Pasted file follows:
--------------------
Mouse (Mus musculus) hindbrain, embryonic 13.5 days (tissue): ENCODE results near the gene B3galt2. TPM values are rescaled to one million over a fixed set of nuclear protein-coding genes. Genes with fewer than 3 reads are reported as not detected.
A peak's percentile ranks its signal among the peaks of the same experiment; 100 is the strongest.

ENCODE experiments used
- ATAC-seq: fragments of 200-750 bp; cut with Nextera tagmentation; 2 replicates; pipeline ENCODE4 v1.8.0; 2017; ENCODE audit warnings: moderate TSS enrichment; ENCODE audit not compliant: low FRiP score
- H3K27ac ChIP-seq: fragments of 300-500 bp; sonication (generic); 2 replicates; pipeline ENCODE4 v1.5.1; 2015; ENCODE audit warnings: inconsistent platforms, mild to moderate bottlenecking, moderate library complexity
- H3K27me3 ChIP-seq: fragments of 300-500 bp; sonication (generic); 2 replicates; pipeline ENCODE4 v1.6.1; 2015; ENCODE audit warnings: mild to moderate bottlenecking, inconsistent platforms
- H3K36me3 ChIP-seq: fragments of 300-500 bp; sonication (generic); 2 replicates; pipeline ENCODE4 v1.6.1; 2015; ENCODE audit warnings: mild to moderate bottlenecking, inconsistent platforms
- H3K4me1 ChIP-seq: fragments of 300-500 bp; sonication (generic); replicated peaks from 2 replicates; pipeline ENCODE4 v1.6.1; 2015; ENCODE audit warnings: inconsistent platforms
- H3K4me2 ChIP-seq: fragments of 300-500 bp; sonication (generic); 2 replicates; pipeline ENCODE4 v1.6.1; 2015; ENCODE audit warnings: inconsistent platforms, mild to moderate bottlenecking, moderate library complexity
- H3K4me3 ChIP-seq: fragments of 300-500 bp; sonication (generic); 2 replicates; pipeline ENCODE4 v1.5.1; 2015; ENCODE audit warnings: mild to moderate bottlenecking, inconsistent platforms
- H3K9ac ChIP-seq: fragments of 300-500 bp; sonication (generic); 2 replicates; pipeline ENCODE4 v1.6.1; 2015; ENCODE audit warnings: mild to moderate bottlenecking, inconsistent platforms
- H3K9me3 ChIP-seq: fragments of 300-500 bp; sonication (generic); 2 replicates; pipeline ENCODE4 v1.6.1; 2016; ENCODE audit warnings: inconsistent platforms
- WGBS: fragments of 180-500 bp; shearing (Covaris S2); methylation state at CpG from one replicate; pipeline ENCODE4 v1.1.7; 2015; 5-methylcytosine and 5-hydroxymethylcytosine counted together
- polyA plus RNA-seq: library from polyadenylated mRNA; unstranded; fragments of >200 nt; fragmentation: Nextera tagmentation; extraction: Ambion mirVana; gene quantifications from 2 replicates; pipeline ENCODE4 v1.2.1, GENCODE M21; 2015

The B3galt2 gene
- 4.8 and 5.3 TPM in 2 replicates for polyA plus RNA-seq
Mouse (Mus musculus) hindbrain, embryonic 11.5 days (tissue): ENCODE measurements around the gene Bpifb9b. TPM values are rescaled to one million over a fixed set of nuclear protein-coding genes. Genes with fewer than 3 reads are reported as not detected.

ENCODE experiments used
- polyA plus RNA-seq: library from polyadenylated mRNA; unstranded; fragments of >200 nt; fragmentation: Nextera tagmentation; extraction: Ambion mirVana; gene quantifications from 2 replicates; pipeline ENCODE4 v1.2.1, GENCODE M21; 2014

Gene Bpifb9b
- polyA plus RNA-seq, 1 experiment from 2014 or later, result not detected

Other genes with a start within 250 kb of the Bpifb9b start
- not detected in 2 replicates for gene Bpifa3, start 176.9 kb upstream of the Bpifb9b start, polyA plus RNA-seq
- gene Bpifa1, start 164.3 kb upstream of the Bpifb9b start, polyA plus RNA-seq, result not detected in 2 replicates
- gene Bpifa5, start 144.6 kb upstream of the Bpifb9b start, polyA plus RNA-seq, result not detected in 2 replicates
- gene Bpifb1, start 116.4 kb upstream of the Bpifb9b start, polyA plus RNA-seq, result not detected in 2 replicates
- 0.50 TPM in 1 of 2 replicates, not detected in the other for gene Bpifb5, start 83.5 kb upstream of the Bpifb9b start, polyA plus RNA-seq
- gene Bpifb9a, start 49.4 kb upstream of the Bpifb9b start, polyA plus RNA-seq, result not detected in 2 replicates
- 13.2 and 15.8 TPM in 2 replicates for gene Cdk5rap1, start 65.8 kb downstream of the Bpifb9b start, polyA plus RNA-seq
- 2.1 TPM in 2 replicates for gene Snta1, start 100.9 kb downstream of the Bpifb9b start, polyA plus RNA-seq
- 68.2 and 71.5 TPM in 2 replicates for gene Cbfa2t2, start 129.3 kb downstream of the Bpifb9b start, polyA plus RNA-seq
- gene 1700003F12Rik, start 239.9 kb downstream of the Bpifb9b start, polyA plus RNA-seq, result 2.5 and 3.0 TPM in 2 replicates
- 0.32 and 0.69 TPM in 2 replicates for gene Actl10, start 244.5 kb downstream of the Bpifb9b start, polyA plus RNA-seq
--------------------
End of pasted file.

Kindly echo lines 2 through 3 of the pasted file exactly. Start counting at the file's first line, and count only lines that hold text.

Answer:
A peak's percentile ranks its signal among the peaks of the same experiment; 100 is the strongest.

ENCODE experiments used